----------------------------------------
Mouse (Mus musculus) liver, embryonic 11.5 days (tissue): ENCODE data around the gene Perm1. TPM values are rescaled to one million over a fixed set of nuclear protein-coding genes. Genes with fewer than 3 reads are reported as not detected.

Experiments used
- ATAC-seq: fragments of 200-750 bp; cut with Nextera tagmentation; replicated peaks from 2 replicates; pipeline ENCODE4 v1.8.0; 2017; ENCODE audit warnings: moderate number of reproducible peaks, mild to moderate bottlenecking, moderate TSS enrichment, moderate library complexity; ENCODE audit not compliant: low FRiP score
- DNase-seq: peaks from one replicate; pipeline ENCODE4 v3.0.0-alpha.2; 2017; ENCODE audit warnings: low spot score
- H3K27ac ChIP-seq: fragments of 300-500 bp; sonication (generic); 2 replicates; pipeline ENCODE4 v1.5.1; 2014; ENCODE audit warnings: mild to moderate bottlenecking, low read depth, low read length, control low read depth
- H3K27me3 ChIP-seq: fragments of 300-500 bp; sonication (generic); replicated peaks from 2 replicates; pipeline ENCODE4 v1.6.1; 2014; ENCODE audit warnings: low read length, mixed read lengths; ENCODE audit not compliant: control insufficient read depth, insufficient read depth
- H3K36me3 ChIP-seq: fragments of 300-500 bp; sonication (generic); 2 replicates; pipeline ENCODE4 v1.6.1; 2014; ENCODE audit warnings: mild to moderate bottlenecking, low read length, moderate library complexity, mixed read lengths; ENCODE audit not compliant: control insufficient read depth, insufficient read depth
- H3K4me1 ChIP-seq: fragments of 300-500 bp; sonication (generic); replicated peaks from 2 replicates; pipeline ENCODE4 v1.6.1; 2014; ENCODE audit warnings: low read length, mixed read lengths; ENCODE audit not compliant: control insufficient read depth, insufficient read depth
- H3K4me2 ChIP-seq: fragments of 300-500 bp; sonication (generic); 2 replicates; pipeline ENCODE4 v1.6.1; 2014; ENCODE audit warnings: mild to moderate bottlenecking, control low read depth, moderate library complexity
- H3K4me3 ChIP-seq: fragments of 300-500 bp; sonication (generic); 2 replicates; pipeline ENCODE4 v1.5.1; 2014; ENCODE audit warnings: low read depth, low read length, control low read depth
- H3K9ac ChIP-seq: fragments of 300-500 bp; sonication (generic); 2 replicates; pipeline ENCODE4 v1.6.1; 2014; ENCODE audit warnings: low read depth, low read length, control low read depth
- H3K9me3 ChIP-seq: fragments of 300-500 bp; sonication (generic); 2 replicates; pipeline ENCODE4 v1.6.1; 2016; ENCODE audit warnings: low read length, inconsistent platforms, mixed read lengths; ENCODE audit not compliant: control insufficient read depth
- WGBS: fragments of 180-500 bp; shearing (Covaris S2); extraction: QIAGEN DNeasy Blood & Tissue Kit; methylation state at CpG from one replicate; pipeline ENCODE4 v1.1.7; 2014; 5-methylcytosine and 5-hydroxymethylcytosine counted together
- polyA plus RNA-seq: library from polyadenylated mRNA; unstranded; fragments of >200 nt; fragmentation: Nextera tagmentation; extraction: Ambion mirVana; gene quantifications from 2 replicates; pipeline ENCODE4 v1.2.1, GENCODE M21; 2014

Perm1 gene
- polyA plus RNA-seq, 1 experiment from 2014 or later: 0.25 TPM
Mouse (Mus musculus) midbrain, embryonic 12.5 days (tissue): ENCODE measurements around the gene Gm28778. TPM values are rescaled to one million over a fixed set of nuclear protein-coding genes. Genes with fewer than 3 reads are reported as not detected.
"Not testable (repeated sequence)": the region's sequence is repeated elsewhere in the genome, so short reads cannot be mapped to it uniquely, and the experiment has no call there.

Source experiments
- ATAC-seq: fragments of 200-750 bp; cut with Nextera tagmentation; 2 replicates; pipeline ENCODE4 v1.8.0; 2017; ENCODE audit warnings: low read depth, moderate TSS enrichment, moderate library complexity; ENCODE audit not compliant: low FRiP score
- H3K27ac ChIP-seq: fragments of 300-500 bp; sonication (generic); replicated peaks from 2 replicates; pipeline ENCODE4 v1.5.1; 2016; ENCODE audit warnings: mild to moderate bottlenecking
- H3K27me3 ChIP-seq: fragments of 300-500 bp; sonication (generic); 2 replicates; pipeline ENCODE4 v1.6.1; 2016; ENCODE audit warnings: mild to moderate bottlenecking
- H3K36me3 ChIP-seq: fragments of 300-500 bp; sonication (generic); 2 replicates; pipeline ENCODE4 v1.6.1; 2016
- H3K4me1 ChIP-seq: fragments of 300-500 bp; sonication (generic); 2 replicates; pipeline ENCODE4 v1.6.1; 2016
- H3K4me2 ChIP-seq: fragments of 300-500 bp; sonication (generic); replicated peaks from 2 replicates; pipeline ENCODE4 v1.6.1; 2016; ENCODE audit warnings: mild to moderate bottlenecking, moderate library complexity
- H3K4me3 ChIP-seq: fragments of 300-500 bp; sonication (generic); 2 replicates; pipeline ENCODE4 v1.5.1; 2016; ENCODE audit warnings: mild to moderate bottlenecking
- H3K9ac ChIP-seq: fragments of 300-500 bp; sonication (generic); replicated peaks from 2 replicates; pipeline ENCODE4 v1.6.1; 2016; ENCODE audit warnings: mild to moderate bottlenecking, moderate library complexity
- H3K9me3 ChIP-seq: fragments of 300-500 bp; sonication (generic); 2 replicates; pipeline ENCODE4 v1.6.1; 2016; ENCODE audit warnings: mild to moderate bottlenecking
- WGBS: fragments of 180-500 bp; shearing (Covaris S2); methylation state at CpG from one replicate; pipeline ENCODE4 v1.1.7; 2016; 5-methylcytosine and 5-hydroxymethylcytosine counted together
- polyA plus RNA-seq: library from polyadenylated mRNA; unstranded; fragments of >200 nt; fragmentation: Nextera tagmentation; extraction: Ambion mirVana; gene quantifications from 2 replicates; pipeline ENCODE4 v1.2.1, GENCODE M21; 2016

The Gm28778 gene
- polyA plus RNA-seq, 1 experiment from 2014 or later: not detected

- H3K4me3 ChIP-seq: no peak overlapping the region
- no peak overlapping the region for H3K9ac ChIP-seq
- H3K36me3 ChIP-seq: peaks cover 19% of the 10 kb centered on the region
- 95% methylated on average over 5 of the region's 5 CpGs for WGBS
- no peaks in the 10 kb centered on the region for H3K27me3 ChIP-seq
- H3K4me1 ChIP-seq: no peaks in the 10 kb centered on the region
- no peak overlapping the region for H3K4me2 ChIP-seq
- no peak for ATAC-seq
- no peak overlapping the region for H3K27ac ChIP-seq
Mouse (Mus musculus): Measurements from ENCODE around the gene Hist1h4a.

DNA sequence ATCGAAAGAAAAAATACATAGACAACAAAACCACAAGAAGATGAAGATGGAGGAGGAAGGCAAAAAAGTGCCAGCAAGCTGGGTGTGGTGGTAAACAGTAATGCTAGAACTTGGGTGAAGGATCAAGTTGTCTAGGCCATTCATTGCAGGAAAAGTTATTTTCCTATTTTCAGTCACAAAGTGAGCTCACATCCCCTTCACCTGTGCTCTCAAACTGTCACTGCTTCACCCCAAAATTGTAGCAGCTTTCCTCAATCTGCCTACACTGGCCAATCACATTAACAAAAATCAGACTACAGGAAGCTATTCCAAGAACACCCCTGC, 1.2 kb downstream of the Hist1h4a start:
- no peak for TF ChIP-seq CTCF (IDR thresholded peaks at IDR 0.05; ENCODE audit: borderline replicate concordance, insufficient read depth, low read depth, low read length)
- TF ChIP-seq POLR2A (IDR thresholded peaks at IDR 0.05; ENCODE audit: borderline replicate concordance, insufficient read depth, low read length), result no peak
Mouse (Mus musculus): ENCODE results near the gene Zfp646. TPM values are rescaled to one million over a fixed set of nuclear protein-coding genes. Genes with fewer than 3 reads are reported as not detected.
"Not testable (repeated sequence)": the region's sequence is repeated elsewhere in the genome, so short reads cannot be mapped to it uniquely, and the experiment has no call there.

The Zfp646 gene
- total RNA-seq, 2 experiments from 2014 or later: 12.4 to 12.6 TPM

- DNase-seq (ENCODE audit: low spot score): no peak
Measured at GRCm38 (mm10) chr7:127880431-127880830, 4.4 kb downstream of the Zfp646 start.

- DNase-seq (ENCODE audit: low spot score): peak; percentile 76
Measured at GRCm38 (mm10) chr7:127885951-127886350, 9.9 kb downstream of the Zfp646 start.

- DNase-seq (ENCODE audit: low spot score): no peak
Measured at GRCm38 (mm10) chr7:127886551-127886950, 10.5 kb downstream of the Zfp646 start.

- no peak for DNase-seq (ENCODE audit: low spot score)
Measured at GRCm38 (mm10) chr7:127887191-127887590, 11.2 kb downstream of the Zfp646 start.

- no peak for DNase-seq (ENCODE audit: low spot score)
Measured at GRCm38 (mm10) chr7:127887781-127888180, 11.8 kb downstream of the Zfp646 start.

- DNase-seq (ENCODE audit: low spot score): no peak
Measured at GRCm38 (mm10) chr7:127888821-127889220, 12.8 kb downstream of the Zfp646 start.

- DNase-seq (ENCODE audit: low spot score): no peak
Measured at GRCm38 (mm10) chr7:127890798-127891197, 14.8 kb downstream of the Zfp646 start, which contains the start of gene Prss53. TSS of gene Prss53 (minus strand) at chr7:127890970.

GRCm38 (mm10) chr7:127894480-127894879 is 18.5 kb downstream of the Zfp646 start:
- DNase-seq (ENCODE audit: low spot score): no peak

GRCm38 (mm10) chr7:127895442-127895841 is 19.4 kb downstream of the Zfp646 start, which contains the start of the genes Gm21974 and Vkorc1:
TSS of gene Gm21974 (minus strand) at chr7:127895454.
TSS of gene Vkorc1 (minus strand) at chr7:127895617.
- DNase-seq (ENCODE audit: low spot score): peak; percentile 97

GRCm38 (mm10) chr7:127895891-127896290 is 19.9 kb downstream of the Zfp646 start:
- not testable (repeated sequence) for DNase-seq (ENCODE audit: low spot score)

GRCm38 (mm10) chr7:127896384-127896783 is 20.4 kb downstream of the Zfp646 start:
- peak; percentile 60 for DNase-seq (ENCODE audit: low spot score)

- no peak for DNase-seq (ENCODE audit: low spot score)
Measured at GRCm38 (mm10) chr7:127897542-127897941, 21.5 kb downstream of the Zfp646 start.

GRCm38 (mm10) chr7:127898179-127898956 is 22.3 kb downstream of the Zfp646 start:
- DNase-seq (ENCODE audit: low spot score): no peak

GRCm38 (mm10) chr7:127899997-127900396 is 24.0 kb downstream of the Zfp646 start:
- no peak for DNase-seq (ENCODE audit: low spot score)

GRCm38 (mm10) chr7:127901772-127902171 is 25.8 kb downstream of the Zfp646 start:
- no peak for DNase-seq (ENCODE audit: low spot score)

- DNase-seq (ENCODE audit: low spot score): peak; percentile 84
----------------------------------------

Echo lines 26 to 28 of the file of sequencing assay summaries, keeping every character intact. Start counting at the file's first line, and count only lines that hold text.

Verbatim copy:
- H3K4me3 ChIP-seq: fragments of 300-500 bp; sonication (generic); 2 replicates; pipeline ENCODE4 v1.5.1; 2016; ENCODE audit warnings: mild to moderate bottlenecking
- H3K9ac ChIP-seq: fragments of 300-500 bp; sonication (generic); replicated peaks from 2 replicates; pipeline ENCODE4 v1.6.1; 2016; ENCODE audit warnings: mild to moderate bottlenecking, moderate library complexity
- H3K9me3 ChIP-seq: fragments of 300-500 bp; sonication (generic); 2 replicates; pipeline ENCODE4 v1.6.1; 2016; ENCODE audit warnings: mild to moderate bottlenecking